Ken Hawkinson (1986-88) Academic provost and Vice President of Western Illinois University, recently founded with his wife a scholarship for African Students to attend his university to study art, music, theater, or literature, or for Western students to attend African universities to study these subjects. Hawkinson’s past accomplishments include Army service and studying as a Fulbright scholar in Burkina Faso.
Heather O’Neill (2003-05) of Colonia, New Jersey opened with her sister Katie a clothing company called Mushmina, designed by artisans in Morocco. This project includes fair trade initiatives, as Heather and her sister have experience interacting with African locals during her service and travels. They get their material through a system of co-ops in Morocco.
Michael Merchant has been appointed as the new housing director for the city of Chicago. His other career accomplishments include many years in public service, including Assistant Public Defender for Cook County, an investigator with the US Department of Housing and Urban Development, and a Chicago Public Schools mathematics teacher. He also worked for several years with the US Peace Corps in minority recruitment.
Becca Schwartz became the Director of Business Development at Solar Sister, a nonprofit organization in Nigeria which provides resources for women to start their own businesses. Becca is recruiting, training and supporting women entrepreneurs and establishing the distribution network to supply them. She brings a strong background in sales and business development, having worked as Sales Manager for a clean energy distribution company, opening their West African market.
Russ Petricka (1965-67) was awarded a Paul Harris Fellowship by the Northfield Rotary Club in honor of his ongoing, distinguished career of service. Russ is the supervisor of Carleton College’s Math Skills Center, in which he hires a team of Math savants every year as staff.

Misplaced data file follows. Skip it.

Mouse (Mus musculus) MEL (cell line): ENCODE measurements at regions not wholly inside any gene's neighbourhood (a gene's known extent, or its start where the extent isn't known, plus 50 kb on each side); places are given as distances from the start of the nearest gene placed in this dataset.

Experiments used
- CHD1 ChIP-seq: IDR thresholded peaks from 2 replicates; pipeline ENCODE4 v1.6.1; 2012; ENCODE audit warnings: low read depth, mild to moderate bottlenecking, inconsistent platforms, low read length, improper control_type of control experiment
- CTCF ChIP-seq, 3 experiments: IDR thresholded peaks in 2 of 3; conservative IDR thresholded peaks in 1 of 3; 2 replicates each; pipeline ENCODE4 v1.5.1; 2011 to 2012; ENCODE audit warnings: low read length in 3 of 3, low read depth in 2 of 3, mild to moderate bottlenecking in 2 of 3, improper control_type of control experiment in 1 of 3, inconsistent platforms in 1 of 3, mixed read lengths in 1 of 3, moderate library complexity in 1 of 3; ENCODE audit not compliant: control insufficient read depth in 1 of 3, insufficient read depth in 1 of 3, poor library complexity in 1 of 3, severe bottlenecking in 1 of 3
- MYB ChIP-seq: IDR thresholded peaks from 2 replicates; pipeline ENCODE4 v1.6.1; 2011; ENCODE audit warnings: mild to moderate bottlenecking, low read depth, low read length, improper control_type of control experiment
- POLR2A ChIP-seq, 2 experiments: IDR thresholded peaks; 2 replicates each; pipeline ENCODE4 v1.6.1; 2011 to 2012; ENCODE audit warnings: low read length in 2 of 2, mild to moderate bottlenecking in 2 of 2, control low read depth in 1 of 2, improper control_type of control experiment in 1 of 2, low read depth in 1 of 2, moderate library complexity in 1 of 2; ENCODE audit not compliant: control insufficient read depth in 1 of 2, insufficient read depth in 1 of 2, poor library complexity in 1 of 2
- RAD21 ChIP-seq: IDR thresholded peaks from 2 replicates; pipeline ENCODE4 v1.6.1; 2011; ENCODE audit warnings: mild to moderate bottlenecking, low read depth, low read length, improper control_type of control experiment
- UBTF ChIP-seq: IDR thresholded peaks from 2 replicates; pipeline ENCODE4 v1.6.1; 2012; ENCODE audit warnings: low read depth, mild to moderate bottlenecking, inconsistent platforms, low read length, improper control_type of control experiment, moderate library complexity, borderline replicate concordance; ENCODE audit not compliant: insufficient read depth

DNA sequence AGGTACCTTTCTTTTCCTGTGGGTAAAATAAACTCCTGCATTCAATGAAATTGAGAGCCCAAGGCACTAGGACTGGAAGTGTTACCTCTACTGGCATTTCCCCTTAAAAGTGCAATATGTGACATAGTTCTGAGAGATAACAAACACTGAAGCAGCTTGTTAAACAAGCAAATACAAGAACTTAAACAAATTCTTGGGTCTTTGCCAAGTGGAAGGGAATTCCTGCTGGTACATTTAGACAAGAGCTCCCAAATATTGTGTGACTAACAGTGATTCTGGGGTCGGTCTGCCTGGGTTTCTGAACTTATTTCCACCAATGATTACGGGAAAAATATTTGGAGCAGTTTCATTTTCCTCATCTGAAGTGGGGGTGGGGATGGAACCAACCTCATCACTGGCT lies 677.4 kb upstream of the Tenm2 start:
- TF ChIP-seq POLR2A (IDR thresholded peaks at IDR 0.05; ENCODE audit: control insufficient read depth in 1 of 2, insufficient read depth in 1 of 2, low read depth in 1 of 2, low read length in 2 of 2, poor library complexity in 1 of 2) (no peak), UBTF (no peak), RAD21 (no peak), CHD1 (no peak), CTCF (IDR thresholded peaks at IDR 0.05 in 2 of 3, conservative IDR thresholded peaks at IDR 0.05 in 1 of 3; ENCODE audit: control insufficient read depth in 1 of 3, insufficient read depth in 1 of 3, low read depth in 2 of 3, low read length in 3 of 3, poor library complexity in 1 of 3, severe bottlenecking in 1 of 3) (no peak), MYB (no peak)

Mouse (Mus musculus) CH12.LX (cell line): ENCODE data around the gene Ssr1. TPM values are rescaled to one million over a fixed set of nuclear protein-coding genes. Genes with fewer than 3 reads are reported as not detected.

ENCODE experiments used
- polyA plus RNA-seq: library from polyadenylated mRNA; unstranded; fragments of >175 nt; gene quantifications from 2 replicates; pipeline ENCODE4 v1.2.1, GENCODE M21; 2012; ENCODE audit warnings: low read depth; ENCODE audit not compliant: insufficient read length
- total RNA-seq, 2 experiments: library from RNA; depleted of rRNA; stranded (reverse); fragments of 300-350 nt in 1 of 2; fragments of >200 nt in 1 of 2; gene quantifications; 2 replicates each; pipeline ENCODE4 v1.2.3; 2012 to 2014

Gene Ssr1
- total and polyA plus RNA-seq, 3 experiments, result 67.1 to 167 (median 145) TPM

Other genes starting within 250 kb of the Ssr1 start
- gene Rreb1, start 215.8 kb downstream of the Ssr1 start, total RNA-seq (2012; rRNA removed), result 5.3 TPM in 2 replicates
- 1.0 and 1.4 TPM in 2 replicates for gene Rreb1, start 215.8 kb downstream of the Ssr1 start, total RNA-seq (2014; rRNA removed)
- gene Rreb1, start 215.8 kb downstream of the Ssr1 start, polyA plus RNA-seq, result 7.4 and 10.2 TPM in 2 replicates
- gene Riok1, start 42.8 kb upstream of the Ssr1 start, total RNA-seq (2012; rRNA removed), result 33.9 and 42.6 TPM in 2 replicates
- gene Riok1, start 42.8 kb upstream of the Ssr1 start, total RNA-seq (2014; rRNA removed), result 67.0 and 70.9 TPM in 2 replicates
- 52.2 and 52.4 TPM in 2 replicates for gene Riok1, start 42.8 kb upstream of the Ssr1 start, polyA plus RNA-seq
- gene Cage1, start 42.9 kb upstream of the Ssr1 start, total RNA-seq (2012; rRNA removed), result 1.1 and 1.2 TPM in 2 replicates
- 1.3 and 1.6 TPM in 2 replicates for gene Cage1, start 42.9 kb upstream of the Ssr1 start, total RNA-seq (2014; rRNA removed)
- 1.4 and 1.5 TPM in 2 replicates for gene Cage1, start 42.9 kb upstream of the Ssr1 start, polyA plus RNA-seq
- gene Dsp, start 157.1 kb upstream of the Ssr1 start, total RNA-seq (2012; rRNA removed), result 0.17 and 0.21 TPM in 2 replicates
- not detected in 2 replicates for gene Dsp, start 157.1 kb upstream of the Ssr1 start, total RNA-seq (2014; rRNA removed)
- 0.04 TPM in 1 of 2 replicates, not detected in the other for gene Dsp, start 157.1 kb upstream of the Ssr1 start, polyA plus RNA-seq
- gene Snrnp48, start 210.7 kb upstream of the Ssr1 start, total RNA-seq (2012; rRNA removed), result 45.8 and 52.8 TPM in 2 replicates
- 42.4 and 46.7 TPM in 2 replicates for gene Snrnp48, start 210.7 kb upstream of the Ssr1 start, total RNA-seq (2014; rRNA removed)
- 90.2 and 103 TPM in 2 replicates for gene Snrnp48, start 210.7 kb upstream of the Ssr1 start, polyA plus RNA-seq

Dr. Jack Kornfield, RPCV who served in Thailand, India and Burma, was featured on NPR for his advocacy efforts toward mindfulness techniques and their effects on mental health. Kornfield discusses in several books the benefits of meditation and mindfulness on well-being. Kornfield has taught meditation since 1974 and is considered an expert on Buddhist practices due to his Peace Corps service, where he trained as a Buddhist monk.
Dorothy Rozga, RPCV who served in Jamaica and Belize (1977-81) accepted the 2013 Conrad N. Hilton Humanitarian prize in New York City. The Hilton Symposium gathers leaders of humanitarian movements and organizations in an annual gathering to celebrate achievements in this field. Dorothy is the Executive Director of EPCAT, or End Child Prostitution, Pornography, and Trafficking.
Mark Wentling, RPCV who served in Honduras (1967-69) and Togo (70-73), recently wrote and published a book called Africa’s Embrace, a work of fiction that is nonetheless a semi-autobiographical account of his Peace Corps experience in Africa. This book deals with local issues as well as the struggles of an American living and working abroad. It also delves into the future of these communities and the effects of poverty and illness.
We love to hear about recent professional and community service activities by returned Peace Corps Volunteers and former Peace Corps staff! Include country and years of service and an e-mail or phone contact for confirmation. Send with ACHIEVE in the subject line to firstname.lastname@example.org.